As a teacher, you can never have enough pictures. This resource consists of 64 pictures from cities around the world. Each picture has the city name and country on it. These pictures can be used to complement lessons on travel, vacations, cities, climate, culture, world geography, architecture, and more.
Here are some ideas for ways to use these pictures.
- Apples to Apples: This is a great way to practice vacation vocabulary. Put students in groups of 5-6 and give each student 4-5 city cards. Next, students take turns describing their dream vacation. Ask them not to tell a specific location, but they can describe the climate they like, the food they want to eat, and the types of things they would like to do on their vacation. Then, all of the other group members will select the best city to match and put it down. The person who described the dream vacation will then select the city he/she would want to visit the most for vacation. The person who put that city down gets a point.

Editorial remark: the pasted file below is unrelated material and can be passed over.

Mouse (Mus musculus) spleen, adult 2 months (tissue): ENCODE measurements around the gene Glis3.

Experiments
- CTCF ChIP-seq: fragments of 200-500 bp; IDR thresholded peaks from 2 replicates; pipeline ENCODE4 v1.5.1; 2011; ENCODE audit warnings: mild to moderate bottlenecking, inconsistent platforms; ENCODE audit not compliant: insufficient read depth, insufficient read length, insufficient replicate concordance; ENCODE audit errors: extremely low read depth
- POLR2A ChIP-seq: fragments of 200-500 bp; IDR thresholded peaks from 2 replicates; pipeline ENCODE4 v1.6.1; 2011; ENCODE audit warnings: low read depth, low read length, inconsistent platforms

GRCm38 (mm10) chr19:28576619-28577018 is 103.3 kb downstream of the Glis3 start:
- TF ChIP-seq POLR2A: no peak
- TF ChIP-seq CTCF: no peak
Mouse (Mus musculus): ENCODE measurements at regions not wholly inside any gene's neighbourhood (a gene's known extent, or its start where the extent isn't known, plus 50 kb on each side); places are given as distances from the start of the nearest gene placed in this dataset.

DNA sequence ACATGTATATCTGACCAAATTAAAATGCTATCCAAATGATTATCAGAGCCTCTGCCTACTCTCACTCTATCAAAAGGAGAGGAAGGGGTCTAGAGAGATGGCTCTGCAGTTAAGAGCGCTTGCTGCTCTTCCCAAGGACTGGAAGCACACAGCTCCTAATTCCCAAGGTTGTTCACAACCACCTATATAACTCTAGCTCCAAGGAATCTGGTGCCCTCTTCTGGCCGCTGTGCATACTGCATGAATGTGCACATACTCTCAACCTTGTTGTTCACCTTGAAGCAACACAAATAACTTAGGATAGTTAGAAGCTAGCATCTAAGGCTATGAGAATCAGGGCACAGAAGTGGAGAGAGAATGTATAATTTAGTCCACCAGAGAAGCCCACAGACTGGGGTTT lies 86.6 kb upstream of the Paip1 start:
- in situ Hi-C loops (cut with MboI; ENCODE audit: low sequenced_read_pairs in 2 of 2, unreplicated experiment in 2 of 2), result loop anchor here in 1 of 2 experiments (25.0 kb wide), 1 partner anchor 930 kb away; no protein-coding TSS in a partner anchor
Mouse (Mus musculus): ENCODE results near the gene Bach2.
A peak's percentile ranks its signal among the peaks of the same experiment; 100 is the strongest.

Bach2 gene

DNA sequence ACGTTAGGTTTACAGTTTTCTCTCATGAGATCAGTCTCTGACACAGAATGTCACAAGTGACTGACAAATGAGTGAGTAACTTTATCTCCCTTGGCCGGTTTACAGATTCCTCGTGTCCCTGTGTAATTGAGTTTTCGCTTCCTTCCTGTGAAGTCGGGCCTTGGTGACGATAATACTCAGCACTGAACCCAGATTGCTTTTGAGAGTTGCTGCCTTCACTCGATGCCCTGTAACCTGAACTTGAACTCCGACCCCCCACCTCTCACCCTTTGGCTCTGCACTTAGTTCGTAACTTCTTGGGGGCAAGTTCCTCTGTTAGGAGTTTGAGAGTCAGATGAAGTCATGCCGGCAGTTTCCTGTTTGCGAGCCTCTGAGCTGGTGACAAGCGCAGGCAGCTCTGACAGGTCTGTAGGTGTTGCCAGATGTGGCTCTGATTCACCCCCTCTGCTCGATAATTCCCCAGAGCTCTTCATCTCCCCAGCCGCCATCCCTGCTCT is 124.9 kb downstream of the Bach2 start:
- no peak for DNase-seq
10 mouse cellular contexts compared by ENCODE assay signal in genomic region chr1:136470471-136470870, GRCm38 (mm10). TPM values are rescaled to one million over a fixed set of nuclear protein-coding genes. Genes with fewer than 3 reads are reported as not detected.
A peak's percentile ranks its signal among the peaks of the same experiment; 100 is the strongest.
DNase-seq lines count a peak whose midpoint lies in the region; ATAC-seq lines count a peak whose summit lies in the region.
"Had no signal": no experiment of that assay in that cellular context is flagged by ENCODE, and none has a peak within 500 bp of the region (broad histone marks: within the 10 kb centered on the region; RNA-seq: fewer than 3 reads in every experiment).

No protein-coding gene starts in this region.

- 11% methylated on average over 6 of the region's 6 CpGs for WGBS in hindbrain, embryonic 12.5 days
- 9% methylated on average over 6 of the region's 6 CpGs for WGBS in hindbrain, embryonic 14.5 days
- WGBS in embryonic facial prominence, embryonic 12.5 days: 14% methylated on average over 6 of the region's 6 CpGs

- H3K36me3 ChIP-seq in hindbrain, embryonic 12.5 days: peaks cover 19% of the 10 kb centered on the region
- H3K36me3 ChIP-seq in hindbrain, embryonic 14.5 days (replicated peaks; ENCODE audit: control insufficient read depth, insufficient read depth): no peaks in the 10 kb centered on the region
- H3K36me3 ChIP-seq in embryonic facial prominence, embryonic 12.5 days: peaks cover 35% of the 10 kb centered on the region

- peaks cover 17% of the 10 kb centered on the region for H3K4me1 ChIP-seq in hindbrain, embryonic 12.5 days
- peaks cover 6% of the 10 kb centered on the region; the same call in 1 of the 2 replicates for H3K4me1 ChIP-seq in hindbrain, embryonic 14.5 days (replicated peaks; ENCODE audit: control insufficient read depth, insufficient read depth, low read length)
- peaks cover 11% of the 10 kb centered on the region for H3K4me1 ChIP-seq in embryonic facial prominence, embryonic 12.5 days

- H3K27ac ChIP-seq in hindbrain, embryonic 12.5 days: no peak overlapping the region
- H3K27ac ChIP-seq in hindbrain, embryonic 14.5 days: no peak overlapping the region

- Travel Agent: Each student will be given a city card. For homework, ask each student to do some research on the city and come to class ready to try and convince his/her classmates to visit that city. Each student will be given a few minutes to present information about the city to the class and try and sell it as the best place to visit. After everyone presents, then each person will vote for their top two cities to visit. The city with the most votes wins.
- Comparisons: Give two or three city cards to pairs of students and ask them to write sentences comparing the cities. Tell them they can use their phones to search for information such as size, population, climate, location, etc.
- Community Building Sorting: You can use these cards for a community building activity at the beginning of the semester to get students talking and working together. Put students into groups of 4-5. Give them a stack of 10-12 cities. Tell them to sort them into 3 – 4 categories. Don’t give them any more directions. They will have to discuss together and decide how to sort them. They will also need to share the things they know about each place. They can use their phones to Google cities they don’t know about. Examples of categories they might come up with could be geographic location, language, climate, continent, etc. After they are finished, ask them to share what categories they created and which cities they put into each category and why. If you can print the same cities for each group, then everyone can see the different ways people sorted them they same cities.